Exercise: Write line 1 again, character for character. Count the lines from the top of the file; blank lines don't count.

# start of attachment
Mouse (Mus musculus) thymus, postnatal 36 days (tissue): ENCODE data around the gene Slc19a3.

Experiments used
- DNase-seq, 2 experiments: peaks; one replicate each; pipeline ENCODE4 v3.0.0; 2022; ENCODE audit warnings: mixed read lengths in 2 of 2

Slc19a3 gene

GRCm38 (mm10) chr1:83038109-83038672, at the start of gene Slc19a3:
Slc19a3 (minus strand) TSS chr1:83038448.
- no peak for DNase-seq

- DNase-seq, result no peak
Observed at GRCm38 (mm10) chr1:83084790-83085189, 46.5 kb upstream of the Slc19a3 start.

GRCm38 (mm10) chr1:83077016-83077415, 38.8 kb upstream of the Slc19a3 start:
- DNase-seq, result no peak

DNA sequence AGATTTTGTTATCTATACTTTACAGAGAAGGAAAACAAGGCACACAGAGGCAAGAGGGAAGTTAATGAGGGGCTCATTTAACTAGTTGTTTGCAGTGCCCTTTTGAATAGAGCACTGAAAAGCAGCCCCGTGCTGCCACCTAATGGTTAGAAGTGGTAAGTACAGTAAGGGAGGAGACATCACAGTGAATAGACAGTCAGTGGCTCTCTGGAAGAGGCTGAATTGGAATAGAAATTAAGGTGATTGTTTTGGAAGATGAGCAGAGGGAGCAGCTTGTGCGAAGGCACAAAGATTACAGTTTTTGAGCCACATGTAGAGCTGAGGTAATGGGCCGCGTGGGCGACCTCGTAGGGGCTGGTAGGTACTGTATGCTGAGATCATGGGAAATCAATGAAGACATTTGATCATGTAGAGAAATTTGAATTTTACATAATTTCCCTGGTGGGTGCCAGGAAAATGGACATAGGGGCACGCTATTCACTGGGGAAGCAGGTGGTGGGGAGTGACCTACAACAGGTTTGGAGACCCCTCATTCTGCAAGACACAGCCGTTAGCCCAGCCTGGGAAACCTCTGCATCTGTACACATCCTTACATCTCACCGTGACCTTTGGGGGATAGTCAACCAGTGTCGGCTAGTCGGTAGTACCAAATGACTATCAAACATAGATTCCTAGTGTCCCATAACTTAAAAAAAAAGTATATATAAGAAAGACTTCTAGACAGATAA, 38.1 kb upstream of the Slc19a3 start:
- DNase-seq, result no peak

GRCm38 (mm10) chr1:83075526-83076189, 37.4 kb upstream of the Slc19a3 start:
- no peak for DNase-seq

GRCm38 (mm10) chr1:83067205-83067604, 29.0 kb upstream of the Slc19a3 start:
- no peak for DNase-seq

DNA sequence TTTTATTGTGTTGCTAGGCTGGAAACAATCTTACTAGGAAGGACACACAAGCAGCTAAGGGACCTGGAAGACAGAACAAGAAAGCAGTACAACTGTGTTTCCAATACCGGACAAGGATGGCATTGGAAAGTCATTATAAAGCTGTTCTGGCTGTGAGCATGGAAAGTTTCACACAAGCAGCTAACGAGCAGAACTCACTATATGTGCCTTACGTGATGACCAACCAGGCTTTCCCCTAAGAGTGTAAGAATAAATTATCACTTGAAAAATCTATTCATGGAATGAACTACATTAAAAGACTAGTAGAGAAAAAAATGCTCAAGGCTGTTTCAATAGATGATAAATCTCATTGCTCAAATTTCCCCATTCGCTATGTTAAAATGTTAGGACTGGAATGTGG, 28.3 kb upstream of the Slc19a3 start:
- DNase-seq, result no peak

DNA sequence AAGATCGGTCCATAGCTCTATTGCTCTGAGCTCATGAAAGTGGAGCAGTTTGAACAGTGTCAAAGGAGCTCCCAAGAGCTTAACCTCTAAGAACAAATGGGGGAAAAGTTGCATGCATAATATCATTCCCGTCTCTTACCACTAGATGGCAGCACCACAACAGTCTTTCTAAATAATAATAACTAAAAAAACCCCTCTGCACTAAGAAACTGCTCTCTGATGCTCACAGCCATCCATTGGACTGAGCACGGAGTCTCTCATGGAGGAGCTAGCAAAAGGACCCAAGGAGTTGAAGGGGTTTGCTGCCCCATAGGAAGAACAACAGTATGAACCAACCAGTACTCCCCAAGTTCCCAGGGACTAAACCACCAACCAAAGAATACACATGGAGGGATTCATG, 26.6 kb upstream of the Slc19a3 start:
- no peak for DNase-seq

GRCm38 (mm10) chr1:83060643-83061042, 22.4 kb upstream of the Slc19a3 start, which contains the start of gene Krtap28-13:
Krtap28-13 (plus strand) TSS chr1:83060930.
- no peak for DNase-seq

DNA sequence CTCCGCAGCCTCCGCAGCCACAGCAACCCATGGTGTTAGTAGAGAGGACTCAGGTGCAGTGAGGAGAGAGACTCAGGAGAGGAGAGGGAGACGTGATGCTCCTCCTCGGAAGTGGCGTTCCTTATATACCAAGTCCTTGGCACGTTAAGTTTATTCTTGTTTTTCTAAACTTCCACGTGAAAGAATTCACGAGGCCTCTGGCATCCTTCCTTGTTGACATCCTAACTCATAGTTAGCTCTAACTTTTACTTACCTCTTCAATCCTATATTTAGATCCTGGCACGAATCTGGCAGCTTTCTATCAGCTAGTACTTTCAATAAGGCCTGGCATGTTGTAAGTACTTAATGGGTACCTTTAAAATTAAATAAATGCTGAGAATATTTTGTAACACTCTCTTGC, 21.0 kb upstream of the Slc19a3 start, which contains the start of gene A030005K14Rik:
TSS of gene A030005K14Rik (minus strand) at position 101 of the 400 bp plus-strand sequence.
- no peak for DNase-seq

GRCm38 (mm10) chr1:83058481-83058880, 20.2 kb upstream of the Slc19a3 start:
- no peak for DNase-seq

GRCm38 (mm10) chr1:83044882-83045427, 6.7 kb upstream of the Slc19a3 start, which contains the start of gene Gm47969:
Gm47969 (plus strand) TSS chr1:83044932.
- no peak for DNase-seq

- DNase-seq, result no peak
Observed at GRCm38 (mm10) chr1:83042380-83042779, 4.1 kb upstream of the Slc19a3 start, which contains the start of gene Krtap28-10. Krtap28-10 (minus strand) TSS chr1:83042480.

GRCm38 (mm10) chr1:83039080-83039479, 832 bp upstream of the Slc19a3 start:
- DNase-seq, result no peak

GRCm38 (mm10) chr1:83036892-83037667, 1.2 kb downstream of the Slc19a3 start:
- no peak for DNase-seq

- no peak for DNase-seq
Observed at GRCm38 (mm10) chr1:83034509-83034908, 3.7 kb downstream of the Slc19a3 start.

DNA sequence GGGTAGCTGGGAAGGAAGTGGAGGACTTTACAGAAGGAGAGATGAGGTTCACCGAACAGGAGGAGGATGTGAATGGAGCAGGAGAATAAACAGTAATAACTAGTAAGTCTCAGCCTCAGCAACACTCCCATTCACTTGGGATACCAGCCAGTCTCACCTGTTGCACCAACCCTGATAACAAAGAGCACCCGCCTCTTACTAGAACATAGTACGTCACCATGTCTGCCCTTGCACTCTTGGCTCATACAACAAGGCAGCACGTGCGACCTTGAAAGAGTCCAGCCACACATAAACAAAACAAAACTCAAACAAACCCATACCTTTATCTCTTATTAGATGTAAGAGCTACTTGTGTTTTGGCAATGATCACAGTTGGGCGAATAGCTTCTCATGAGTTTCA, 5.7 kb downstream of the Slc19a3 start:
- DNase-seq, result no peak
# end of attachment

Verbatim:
Mouse (Mus musculus) thymus, postnatal 36 days (tissue): ENCODE data around the gene Slc19a3.